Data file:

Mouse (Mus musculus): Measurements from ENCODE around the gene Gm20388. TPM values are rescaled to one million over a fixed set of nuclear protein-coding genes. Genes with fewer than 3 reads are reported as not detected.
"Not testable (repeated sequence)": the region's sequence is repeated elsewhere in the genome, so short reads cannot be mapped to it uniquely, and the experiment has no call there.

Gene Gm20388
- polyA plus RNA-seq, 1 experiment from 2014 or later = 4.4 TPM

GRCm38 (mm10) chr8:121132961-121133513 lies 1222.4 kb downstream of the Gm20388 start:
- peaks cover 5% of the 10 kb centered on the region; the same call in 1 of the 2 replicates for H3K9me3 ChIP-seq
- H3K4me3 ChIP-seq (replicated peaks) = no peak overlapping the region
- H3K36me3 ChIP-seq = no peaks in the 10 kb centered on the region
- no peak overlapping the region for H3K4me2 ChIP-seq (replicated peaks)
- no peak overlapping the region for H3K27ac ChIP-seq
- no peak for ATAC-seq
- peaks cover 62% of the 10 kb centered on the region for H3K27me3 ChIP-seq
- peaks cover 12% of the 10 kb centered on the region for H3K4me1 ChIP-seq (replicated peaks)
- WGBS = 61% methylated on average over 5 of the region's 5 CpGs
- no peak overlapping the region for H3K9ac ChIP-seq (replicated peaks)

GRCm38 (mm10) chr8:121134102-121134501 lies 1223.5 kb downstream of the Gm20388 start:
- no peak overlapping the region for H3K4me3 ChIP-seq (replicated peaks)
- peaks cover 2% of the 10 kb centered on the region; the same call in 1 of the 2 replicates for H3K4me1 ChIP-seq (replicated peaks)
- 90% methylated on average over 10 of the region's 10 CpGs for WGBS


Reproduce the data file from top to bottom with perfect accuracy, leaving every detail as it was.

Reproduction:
Mouse (Mus musculus): Measurements from ENCODE around the gene Gm20388. TPM values are rescaled to one million over a fixed set of nuclear protein-coding genes. Genes with fewer than 3 reads are reported as not detected.
"Not testable (repeated sequence)": the region's sequence is repeated elsewhere in the genome, so short reads cannot be mapped to it uniquely, and the experiment has no call there.

Gene Gm20388
- polyA plus RNA-seq, 1 experiment from 2014 or later = 4.4 TPM

GRCm38 (mm10) chr8:121132961-121133513 lies 1222.4 kb downstream of the Gm20388 start:
- peaks cover 5% of the 10 kb centered on the region; the same call in 1 of the 2 replicates for H3K9me3 ChIP-seq
- H3K4me3 ChIP-seq (replicated peaks) = no peak overlapping the region
- H3K36me3 ChIP-seq = no peaks in the 10 kb centered on the region
- no peak overlapping the region for H3K4me2 ChIP-seq (replicated peaks)
- no peak overlapping the region for H3K27ac ChIP-seq
- no peak for ATAC-seq
- peaks cover 62% of the 10 kb centered on the region for H3K27me3 ChIP-seq
- peaks cover 12% of the 10 kb centered on the region for H3K4me1 ChIP-seq (replicated peaks)
- WGBS = 61% methylated on average over 5 of the region's 5 CpGs
- no peak overlapping the region for H3K9ac ChIP-seq (replicated peaks)

GRCm38 (mm10) chr8:121134102-121134501 lies 1223.5 kb downstream of the Gm20388 start:
- no peak overlapping the region for H3K4me3 ChIP-seq (replicated peaks)
- peaks cover 2% of the 10 kb centered on the region; the same call in 1 of the 2 replicates for H3K4me1 ChIP-seq (replicated peaks)
- 90% methylated on average over 10 of the region's 10 CpGs for WGBS